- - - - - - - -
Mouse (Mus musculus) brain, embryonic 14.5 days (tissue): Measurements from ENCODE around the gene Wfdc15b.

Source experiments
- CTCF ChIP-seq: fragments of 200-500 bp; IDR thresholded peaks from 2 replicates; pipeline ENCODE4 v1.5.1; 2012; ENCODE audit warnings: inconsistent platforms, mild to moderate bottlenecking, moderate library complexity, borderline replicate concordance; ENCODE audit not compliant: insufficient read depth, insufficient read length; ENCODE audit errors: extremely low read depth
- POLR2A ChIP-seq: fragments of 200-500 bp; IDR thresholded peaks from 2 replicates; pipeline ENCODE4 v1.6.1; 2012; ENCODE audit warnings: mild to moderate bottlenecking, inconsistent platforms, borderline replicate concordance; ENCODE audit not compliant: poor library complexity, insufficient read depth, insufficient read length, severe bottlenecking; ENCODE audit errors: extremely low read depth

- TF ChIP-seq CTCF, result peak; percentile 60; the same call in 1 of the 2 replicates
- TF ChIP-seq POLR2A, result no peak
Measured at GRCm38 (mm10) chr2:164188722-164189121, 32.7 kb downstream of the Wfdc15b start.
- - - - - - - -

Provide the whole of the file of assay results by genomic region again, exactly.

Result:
Mouse (Mus musculus) brain, embryonic 14.5 days (tissue): Measurements from ENCODE around the gene Wfdc15b.

Source experiments
- CTCF ChIP-seq: fragments of 200-500 bp; IDR thresholded peaks from 2 replicates; pipeline ENCODE4 v1.5.1; 2012; ENCODE audit warnings: inconsistent platforms, mild to moderate bottlenecking, moderate library complexity, borderline replicate concordance; ENCODE audit not compliant: insufficient read depth, insufficient read length; ENCODE audit errors: extremely low read depth
- POLR2A ChIP-seq: fragments of 200-500 bp; IDR thresholded peaks from 2 replicates; pipeline ENCODE4 v1.6.1; 2012; ENCODE audit warnings: mild to moderate bottlenecking, inconsistent platforms, borderline replicate concordance; ENCODE audit not compliant: poor library complexity, insufficient read depth, insufficient read length, severe bottlenecking; ENCODE audit errors: extremely low read depth

- TF ChIP-seq CTCF, result peak; percentile 60; the same call in 1 of the 2 replicates
- TF ChIP-seq POLR2A, result no peak
Measured at GRCm38 (mm10) chr2:164188722-164189121, 32.7 kb downstream of the Wfdc15b start.